16. By the end of the story, the film’s aims are clear: to show what an absolute miracle the rescue was, and to honor the extraordinary cooperation and selflessness of those who came to help. Yes, that’s inspirational. But it also quietly counters a Hollywood history besotted with lone rangers and mavericks. Everyone matters.
  17. Nope is a big, very loud, very effects-driven spectacle. It’s a movie with a thousand references to the past. It’s also a riotously entertaining thrill ride that owes portions of its plot to some of Hollywood’s most successful summer blockbusters, Jaws and Independence Day. It’s part of the culture; it can’t stand outside of it. But it functions at least a little bit as a warning, or maybe a prophecy, or a call for a reboot, or a reminder to care about what, or who, gets our attention.
    • 62 Metascore
    • 70 Critic Score
    Not Okay is not the first film to satirize the age of influencers, but it is easily the most unsettling.
  18. It’s hard to overstate just how bad Netflix’s Persuasion is, and in how many ways.
  19. Lightyear itself is a sweet musing on the value of friendship, an origin story that gives the titular character a sense of purpose, and a zippy ride through an often-gorgeous cosmic world.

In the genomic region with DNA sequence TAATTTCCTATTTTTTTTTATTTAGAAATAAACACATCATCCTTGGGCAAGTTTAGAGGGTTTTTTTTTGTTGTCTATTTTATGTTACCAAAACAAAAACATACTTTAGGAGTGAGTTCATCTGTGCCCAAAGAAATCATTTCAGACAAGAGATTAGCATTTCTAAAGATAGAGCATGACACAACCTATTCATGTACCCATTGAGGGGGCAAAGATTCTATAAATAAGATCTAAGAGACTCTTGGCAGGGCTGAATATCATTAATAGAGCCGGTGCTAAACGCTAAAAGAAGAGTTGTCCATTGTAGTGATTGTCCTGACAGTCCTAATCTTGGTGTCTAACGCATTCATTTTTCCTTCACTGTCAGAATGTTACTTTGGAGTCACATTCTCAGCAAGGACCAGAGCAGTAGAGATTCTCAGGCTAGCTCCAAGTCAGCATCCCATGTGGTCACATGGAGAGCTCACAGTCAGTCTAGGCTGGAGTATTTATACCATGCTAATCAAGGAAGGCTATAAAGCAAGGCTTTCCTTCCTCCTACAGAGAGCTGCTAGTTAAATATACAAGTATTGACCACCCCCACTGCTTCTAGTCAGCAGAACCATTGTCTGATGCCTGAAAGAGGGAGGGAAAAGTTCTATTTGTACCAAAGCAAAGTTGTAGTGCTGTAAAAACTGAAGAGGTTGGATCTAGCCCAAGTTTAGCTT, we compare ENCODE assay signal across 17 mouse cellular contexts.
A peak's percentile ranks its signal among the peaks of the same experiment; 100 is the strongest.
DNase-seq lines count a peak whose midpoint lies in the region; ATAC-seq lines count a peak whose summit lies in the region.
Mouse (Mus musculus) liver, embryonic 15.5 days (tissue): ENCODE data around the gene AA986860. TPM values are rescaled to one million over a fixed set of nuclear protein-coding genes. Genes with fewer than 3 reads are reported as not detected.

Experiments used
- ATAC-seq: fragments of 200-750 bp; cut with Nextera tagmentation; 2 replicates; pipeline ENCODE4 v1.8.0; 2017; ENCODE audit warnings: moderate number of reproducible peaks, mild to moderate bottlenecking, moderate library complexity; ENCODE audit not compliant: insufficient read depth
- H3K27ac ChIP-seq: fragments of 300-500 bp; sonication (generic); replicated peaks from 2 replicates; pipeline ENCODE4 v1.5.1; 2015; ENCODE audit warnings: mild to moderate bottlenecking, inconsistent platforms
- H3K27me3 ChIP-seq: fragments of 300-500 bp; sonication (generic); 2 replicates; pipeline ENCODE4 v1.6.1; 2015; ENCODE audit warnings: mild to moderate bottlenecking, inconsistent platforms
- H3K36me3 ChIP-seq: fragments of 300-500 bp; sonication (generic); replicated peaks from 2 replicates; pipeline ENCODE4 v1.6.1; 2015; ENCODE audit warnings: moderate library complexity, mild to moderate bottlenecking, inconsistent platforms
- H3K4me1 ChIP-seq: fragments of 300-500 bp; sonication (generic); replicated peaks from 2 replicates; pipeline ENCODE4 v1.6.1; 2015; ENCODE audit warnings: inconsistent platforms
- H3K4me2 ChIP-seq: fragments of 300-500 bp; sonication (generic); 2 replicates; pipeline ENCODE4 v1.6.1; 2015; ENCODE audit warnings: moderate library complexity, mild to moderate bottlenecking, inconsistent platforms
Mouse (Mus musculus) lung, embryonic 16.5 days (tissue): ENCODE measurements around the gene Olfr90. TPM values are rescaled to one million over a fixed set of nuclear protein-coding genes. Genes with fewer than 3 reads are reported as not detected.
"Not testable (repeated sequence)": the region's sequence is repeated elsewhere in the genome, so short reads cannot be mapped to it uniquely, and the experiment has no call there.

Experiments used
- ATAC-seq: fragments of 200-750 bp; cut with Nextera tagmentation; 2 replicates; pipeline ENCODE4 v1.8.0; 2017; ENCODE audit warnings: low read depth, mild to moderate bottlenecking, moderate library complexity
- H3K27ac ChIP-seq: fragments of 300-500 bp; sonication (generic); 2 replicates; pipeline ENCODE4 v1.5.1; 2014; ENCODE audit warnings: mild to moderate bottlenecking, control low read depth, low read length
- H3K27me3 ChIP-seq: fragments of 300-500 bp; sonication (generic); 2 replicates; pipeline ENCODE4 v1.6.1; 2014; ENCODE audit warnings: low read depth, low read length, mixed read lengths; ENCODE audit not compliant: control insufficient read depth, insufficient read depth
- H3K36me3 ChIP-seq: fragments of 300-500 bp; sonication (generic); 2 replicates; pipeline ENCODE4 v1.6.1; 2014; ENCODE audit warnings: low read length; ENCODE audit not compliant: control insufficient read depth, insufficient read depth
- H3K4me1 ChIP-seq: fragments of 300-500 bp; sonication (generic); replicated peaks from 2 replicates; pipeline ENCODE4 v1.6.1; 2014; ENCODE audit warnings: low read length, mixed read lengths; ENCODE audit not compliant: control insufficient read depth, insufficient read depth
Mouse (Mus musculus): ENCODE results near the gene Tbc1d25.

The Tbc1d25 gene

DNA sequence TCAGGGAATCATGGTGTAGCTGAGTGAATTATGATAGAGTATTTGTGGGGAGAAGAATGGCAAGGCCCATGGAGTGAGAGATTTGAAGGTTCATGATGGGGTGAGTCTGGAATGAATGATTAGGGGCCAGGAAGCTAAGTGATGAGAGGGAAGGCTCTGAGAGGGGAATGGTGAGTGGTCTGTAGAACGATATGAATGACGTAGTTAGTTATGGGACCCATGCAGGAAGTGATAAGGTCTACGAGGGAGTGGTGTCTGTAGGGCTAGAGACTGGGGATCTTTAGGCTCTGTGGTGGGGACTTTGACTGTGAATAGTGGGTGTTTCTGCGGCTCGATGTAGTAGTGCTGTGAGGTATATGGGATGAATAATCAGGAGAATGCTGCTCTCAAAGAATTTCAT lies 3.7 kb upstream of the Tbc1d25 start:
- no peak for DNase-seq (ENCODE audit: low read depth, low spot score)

20. Booster and Ahn understand that the world their characters live in isn’t always generous or kind. Their wistful film also shows that despite gay life’s cruelties, it doesn’t ever mean it’s lacking in love.
  21. Men
    Men is the most visceral and organic dive into the curse of human nature that [Garland's] made yet. But it’s like each of his movies, filling in the question of what it means to be human — and to keep living on this planet — stroke by stroke.
  22. Eggers recreated, with obsessive accuracy, the world of the medievals in order to lower us into a myth that feels primordial and strange, as if it’s tapping into something in the back of our minds that we’ve always known but half forgotten.
  23. Portraying a lie as the truth so forcefully, so unrelentingly, that people just believe it is a key to understanding Loznitsa’s portrait of the region.
  24. For the most part, though, Deep Water has abandoned thought and logic for horny, unhinged vibes. It’s so much beautiful fun.
  25. With a lack of humor and deadly exposition, Morbius propels itself into an absolutely wild third act, perhaps the unintentionally silliest finish I’ve seen this year.
  26. Reeves has created the best iteration of Batman in years, in a film that examines the humanity behind the character. And it’s one that I would like to see again and again.
  27. I stumbled into the night after Jackass Forever with aching cheeks from laughing, a sore derriere from sitting, and a little bit of gratitude to inhabit a planet with people who don’t mind being fools on purpose
  28. On its face, Venom 2 is a no-frills, rock-and-roll superhero flick that unashamedly swings for the fences when it comes to camp and cheese. Yet beneath those elements, it’s strangely about finding love and the intimacy of relationships, building on the rom-com core of the first movie.
  29. The movie captures the spirit of the novel well. It’s suspenseful, but it’s not a thriller; there are elements of obsession and eroticism, but they never quite go where you expect. The end is deeply ambiguous, neither punishing nor condoning its characters’ behavior. It simply asks us to sit with them — to pay them the respect of attention, and learn something about ourselves in the process.